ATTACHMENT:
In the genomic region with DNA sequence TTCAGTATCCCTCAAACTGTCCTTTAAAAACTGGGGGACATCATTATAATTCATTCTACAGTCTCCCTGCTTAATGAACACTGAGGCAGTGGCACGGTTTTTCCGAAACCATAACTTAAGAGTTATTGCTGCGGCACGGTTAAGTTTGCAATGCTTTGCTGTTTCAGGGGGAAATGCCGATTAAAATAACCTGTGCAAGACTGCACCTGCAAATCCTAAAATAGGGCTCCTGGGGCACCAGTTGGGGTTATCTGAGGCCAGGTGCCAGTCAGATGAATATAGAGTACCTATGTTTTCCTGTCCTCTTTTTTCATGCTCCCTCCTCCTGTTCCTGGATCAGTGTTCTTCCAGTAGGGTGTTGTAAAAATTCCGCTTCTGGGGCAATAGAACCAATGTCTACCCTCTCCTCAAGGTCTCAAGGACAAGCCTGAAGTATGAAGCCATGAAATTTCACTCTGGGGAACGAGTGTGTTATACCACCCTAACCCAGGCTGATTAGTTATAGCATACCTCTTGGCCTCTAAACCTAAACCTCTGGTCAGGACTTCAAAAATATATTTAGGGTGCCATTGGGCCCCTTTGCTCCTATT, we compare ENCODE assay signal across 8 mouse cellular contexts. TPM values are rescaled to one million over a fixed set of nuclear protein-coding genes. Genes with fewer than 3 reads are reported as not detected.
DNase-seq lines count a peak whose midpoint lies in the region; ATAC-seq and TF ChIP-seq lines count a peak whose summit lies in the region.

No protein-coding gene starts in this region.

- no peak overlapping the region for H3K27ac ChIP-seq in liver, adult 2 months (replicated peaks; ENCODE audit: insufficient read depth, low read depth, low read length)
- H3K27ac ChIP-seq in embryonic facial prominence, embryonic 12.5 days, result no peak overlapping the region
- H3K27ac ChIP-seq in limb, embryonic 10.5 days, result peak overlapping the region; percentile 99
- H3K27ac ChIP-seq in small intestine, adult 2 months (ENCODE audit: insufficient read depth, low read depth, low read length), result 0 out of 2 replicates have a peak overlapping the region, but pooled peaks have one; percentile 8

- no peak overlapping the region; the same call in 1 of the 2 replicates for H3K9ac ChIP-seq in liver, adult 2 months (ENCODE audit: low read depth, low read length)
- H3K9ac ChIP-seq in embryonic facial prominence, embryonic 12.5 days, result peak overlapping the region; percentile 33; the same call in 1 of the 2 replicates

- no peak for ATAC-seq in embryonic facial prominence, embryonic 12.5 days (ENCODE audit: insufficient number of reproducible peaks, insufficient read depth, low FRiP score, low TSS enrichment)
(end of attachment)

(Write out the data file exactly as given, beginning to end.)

In the genomic region with DNA sequence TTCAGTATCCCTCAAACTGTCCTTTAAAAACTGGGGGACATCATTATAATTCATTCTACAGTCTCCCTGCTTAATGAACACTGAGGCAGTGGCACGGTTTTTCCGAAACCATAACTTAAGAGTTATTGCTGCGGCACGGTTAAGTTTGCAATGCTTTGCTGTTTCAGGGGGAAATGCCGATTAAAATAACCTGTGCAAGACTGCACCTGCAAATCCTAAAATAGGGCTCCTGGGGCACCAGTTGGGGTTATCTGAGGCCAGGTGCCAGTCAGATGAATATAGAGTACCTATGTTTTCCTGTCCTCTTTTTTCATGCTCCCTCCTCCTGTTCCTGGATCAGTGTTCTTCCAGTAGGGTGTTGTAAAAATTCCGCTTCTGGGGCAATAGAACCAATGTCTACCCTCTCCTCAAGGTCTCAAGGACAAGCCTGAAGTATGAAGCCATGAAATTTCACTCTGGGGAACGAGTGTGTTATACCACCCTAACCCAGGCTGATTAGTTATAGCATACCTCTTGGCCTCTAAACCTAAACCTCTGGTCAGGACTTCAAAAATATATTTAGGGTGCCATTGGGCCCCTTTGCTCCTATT, we compare ENCODE assay signal across 8 mouse cellular contexts. TPM values are rescaled to one million over a fixed set of nuclear protein-coding genes. Genes with fewer than 3 reads are reported as not detected.
DNase-seq lines count a peak whose midpoint lies in the region; ATAC-seq and TF ChIP-seq lines count a peak whose summit lies in the region.

No protein-coding gene starts in this region.

- no peak overlapping the region for H3K27ac ChIP-seq in liver, adult 2 months (replicated peaks; ENCODE audit: insufficient read depth, low read depth, low read length)
- H3K27ac ChIP-seq in embryonic facial prominence, embryonic 12.5 days, result no peak overlapping the region
- H3K27ac ChIP-seq in limb, embryonic 10.5 days, result peak overlapping the region; percentile 99
- H3K27ac ChIP-seq in small intestine, adult 2 months (ENCODE audit: insufficient read depth, low read depth, low read length), result 0 out of 2 replicates have a peak overlapping the region, but pooled peaks have one; percentile 8

- no peak overlapping the region; the same call in 1 of the 2 replicates for H3K9ac ChIP-seq in liver, adult 2 months (ENCODE audit: low read depth, low read length)
- H3K9ac ChIP-seq in embryonic facial prominence, embryonic 12.5 days, result peak overlapping the region; percentile 33; the same call in 1 of the 2 replicates

- no peak for ATAC-seq in embryonic facial prominence, embryonic 12.5 days (ENCODE audit: insufficient number of reproducible peaks, insufficient read depth, low FRiP score, low TSS enrichment)